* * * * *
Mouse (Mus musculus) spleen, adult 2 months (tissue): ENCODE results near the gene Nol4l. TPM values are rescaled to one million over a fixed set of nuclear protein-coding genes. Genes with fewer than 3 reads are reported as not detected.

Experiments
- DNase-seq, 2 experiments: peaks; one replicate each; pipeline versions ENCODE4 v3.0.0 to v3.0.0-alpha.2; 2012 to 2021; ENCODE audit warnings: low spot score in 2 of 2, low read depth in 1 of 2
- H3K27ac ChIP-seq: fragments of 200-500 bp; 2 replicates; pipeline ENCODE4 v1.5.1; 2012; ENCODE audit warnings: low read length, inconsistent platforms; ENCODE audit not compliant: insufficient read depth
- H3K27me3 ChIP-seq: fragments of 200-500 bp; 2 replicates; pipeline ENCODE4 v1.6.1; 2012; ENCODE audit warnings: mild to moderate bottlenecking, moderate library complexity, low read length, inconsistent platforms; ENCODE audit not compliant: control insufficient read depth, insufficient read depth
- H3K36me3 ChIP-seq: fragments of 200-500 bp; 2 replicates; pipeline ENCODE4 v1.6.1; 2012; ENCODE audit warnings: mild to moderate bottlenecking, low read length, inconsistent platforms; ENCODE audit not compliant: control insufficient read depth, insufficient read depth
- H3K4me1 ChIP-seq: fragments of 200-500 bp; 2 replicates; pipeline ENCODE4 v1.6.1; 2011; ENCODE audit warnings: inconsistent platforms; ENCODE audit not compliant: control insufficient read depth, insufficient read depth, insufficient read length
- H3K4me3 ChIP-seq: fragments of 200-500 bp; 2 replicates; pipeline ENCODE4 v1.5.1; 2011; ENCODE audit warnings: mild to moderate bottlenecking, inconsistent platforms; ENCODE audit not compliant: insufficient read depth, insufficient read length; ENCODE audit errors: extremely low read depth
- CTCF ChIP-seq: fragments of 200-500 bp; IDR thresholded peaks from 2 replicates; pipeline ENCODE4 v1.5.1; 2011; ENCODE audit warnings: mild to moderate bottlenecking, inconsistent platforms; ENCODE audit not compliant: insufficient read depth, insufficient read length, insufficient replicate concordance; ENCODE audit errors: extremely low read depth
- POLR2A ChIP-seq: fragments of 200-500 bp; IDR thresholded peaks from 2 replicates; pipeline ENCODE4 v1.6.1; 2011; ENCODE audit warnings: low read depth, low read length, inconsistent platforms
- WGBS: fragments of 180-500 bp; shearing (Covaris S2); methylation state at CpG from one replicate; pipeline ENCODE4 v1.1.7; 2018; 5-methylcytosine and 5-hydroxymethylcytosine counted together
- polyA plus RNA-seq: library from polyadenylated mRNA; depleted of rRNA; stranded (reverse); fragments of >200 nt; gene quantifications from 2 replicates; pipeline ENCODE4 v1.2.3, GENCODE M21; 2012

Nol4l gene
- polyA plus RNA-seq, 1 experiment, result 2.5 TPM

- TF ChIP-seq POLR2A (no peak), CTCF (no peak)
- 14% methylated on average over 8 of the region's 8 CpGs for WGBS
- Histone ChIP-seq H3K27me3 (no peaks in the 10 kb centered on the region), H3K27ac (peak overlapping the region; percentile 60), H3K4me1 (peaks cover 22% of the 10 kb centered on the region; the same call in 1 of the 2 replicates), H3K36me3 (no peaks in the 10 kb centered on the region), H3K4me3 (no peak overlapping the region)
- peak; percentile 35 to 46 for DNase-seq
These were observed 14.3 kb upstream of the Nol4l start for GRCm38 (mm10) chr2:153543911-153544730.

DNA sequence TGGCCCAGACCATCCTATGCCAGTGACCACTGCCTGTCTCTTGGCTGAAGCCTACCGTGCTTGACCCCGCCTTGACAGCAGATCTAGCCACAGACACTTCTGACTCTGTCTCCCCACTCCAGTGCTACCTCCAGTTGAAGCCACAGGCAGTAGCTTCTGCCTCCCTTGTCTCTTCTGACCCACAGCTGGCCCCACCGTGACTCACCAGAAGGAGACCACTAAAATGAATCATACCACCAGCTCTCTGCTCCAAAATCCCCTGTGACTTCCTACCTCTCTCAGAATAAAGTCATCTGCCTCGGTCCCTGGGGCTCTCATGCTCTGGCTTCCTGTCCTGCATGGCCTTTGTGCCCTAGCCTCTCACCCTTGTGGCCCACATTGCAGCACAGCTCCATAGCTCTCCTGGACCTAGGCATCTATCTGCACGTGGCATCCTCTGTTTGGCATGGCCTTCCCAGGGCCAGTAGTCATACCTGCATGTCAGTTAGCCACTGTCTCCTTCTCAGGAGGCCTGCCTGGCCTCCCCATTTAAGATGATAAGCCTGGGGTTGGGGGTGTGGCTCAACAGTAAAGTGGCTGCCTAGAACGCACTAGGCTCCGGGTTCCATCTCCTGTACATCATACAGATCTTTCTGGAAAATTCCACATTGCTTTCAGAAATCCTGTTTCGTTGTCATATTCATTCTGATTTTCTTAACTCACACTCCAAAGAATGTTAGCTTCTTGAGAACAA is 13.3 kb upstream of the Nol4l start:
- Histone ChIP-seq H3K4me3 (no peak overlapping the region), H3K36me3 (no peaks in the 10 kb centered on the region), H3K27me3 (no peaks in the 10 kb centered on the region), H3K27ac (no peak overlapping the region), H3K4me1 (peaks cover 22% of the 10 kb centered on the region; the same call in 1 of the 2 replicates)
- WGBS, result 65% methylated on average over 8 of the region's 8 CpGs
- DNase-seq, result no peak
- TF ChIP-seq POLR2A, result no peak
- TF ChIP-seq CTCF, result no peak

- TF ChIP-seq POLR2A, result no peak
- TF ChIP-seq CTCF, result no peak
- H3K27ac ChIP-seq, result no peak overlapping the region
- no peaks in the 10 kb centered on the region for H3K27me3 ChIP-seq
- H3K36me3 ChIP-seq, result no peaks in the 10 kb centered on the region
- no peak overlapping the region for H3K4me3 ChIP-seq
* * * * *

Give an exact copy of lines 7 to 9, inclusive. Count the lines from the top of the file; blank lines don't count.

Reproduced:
- H3K4me1 ChIP-seq: fragments of 200-500 bp; 2 replicates; pipeline ENCODE4 v1.6.1; 2011; ENCODE audit warnings: inconsistent platforms; ENCODE audit not compliant: control insufficient read depth, insufficient read depth, insufficient read length
- H3K4me3 ChIP-seq: fragments of 200-500 bp; 2 replicates; pipeline ENCODE4 v1.5.1; 2011; ENCODE audit warnings: mild to moderate bottlenecking, inconsistent platforms; ENCODE audit not compliant: insufficient read depth, insufficient read length; ENCODE audit errors: extremely low read depth
- CTCF ChIP-seq: fragments of 200-500 bp; IDR thresholded peaks from 2 replicates; pipeline ENCODE4 v1.5.1; 2011; ENCODE audit warnings: mild to moderate bottlenecking, inconsistent platforms; ENCODE audit not compliant: insufficient read depth, insufficient read length, insufficient replicate concordance; ENCODE audit errors: extremely low read depth